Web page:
Operation Frequent Wind Rediscovered, Remembered After 30 Years
by Lance Cpl. T. J. Kaemmerer
Marine Corps News
May 23, 2005
MARINE CORPS BASE CAMP FOSTER, OKINAWA, Japan - The Marine Corps is full of tradition and Marines pride themselves on maintaining the legacy that was created by those who served before them.
Vietnam veteran and retired Master Gunnery Sgt., Stanley E. Stewart, recently recalled his experiences on April 29, 1975, during the final operation in Saigon; Operation Frequent Wind. Marines with 4th Marine Regiment aboard Camp Schwab also discovered that portion of their unit's illustrious history.
As the situation in Vietnam deteriorated in 1975, elements of the 9th Marine Amphibious Brigade, where Stewart was assigned as the communications chief, along with members of the 33rd Marine Amphibious Unit, comprised of various units including 2nd Battalion, 4th Marine Regiment, from Okinawa, Japan, were given the daunting responsibility of planning the evacuation of American citizens and Vietnamese refugees from Saigon.
Planning ended on April 29, when artillery rounds and rockets landed in the Defense Attaché Office compound at about 4 a.m., instantly killing two young Marines on security duty there. At approximately noon, the order was given to execute Operation Frequent Wind, explained Capt. B. A. Buckel, assistant operations officer with 4th Marines.
"All the planning for the worst-case scenario really paid off," Buckel said. "They planned it out, went in and got the job done. The Marines were the last ones with their boots on the ground in Vietnam. I just learned about it and it makes me even more proud to be a member of 4th Marines."
During the evacuation, military helicopters dropped Regimental Landing Team-4, the ground security component, at seven landing zones near the DAO compound. Once on the ground, they moved to set up security positions. With the planning detailed out to the fire team level, each Marine knew exactly where to evacuate the civilians in a smooth, orderly fashion, said Lance Cpl. Hugh D. Wood, 4th Marines' temporary unit historian.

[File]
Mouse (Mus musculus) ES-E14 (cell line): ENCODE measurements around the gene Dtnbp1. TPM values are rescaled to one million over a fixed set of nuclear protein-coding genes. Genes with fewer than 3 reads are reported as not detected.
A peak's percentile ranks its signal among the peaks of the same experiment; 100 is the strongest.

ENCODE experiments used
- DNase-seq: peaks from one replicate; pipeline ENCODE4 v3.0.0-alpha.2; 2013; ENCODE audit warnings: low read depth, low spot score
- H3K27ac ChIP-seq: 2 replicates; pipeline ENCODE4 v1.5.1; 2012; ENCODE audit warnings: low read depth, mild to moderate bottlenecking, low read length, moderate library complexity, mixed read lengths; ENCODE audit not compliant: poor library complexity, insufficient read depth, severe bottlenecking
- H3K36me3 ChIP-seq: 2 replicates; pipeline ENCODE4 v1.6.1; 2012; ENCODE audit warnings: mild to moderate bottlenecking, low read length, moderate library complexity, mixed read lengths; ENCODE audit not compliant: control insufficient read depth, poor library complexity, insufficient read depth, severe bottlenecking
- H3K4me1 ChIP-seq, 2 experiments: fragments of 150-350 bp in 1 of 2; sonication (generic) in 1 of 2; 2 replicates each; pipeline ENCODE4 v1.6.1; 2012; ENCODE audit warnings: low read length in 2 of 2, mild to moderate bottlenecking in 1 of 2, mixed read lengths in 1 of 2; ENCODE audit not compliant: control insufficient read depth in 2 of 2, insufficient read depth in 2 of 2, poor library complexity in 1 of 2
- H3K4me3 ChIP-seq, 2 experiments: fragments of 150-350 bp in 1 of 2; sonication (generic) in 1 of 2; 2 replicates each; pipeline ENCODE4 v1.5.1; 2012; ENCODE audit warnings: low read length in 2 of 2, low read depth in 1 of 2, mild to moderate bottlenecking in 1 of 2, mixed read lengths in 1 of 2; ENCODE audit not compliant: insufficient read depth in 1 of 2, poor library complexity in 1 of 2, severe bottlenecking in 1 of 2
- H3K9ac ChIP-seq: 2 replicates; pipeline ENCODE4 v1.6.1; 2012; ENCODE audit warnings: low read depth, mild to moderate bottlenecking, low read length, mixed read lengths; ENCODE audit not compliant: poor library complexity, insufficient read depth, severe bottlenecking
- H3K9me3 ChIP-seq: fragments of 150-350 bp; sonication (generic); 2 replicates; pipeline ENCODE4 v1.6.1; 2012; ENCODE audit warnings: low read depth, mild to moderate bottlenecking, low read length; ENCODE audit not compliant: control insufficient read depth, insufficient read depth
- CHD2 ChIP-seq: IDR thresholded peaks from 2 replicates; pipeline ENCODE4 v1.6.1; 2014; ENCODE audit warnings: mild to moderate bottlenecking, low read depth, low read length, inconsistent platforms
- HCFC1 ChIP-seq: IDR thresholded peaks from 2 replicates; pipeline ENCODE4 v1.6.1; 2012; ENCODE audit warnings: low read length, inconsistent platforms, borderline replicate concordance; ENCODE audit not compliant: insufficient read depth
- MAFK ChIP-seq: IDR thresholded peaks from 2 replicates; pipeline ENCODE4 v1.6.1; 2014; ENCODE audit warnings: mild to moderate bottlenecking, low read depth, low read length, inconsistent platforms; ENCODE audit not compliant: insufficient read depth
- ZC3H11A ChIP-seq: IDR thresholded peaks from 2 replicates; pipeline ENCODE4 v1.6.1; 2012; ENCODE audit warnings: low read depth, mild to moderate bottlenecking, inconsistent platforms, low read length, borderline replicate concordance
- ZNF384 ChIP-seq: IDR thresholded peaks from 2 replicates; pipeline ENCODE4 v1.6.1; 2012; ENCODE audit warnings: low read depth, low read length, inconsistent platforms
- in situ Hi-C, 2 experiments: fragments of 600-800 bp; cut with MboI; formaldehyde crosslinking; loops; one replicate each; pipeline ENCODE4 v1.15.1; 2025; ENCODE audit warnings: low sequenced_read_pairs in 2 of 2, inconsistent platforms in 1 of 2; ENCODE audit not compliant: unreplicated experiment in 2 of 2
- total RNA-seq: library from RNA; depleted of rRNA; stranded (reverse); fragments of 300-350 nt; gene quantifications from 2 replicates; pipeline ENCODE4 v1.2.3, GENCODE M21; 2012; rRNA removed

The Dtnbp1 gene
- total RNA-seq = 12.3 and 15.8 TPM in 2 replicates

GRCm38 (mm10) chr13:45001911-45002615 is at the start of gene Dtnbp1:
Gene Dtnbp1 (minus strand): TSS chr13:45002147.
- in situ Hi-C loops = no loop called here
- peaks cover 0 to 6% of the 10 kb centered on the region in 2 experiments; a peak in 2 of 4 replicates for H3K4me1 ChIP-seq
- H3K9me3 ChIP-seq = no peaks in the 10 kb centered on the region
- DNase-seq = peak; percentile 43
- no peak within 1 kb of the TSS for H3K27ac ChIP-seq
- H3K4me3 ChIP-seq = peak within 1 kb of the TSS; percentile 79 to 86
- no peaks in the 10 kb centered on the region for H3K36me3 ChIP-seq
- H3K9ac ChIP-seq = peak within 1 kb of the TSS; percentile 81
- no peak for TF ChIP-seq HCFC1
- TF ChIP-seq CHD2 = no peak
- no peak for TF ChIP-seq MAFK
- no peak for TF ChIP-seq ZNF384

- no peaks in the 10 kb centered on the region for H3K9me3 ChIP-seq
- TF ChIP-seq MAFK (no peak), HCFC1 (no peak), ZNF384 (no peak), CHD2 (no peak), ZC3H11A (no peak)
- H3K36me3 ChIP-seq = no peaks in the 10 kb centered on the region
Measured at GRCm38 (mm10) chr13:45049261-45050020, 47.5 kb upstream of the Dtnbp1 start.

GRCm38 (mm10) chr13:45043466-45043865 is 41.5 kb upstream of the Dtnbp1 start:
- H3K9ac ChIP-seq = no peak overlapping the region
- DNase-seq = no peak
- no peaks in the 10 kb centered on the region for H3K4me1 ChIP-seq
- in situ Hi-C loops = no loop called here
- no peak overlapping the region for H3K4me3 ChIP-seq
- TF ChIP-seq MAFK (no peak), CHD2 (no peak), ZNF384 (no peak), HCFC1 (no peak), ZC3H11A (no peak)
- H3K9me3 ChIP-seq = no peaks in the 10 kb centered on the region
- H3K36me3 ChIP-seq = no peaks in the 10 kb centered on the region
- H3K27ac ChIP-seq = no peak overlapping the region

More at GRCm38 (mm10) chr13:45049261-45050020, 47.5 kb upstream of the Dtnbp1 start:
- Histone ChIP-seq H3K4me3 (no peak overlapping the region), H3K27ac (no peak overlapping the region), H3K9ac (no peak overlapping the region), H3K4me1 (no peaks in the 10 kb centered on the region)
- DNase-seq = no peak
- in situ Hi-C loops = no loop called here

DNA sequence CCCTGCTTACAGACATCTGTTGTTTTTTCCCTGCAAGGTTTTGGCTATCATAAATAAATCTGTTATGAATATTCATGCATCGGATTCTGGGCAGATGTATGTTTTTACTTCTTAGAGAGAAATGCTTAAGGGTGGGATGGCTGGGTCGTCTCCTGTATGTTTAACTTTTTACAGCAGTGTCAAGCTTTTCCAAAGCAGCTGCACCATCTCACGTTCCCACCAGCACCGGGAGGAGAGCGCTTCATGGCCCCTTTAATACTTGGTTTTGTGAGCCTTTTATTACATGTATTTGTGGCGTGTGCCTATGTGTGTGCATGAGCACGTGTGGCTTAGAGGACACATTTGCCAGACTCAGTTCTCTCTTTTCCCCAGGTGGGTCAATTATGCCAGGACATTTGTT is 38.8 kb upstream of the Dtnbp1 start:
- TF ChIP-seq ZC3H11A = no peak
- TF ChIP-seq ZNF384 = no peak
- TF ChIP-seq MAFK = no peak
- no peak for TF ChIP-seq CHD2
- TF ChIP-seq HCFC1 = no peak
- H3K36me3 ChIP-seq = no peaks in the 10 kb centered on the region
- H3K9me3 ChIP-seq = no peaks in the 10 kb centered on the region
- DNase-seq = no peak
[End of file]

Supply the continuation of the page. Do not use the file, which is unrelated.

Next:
Though the evacuation efforts were under continuous rifle and artillery fire, the security force had no combat-related deaths or injuries. During a nearly constant barrage of explosions, the Marines loaded American and Vietnamese civilians, who feared for their lives, onto helicopters that brought them to waiting aircraft carriers. The Navy vessels brought them to the Philippines and eventually to Camp Pendleton, Calif.
"When we got on the ship, the South Vietnamese were landing helicopters right on the deck," said Stewart, remembering his actions during the operation. "We'd take the people off and push the helicopters over the side. They tried to land (planes) on the ship and the Navy would wave them off. Then they'd ditch the planes into the ocean and jump out and the Navy would fish them out of the water. It was very hectic."
The planners anticipated they would be moving about 100 people out of Saigon, but when it was over, they had relocated 1,373 Americans and 5,595 foreign refugees.
There came a point during the night when the order was given to only take American citizens because the North Vietnamese Army and Viet Cong were getting close to the DOA compound and American Embassy.
"I can't imagine what it must have been like to have to look at those people, knowing that if they were caught they'd probably be killed," Buckel said. "As good a feeling as it must've been helping the ones they could, there also had to be a little bit of guilt there too."
The last helicopters were taking off with their Marine passengers as the drone of enemy tanks were heard coming toward the compound.
"The North Vietnamese were sitting right outside Saigon just waiting for us to leave so they could come in and take over," Stewart said. "When we got out of there, we didn't know where we were going. They just set us down aboard whatever ship was available. It was quite an operation. Everyone was a hero that day."
Sound Off...What do you think? Join the discussion.
Copyright 2012 . All rights reserved. This material may not be published, broadcast, rewritten or redistributed.